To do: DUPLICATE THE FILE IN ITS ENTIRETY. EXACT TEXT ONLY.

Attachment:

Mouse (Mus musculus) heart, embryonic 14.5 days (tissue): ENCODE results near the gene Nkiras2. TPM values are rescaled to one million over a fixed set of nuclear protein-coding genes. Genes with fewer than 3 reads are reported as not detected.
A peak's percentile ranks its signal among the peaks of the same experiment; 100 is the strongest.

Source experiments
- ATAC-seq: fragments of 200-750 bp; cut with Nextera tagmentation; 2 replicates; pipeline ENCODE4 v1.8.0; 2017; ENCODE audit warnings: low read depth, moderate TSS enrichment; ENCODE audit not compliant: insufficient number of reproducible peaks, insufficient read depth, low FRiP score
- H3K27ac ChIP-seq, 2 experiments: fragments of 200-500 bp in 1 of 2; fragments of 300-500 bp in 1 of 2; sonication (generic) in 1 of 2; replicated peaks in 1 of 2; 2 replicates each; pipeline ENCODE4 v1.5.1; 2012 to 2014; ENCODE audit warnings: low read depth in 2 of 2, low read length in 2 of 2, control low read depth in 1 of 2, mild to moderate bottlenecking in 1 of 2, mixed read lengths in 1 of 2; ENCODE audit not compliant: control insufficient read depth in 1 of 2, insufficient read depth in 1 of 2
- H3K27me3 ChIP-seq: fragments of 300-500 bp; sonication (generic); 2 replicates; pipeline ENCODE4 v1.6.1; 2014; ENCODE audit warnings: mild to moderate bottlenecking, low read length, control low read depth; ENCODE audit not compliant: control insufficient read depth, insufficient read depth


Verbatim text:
Mouse (Mus musculus) heart, embryonic 14.5 days (tissue): ENCODE results near the gene Nkiras2. TPM values are rescaled to one million over a fixed set of nuclear protein-coding genes. Genes with fewer than 3 reads are reported as not detected.
A peak's percentile ranks its signal among the peaks of the same experiment; 100 is the strongest.

Source experiments
- ATAC-seq: fragments of 200-750 bp; cut with Nextera tagmentation; 2 replicates; pipeline ENCODE4 v1.8.0; 2017; ENCODE audit warnings: low read depth, moderate TSS enrichment; ENCODE audit not compliant: insufficient number of reproducible peaks, insufficient read depth, low FRiP score
- H3K27ac ChIP-seq, 2 experiments: fragments of 200-500 bp in 1 of 2; fragments of 300-500 bp in 1 of 2; sonication (generic) in 1 of 2; replicated peaks in 1 of 2; 2 replicates each; pipeline ENCODE4 v1.5.1; 2012 to 2014; ENCODE audit warnings: low read depth in 2 of 2, low read length in 2 of 2, control low read depth in 1 of 2, mild to moderate bottlenecking in 1 of 2, mixed read lengths in 1 of 2; ENCODE audit not compliant: control insufficient read depth in 1 of 2, insufficient read depth in 1 of 2
- H3K27me3 ChIP-seq: fragments of 300-500 bp; sonication (generic); 2 replicates; pipeline ENCODE4 v1.6.1; 2014; ENCODE audit warnings: mild to moderate bottlenecking, low read length, control low read depth; ENCODE audit not compliant: control insufficient read depth, insufficient read depth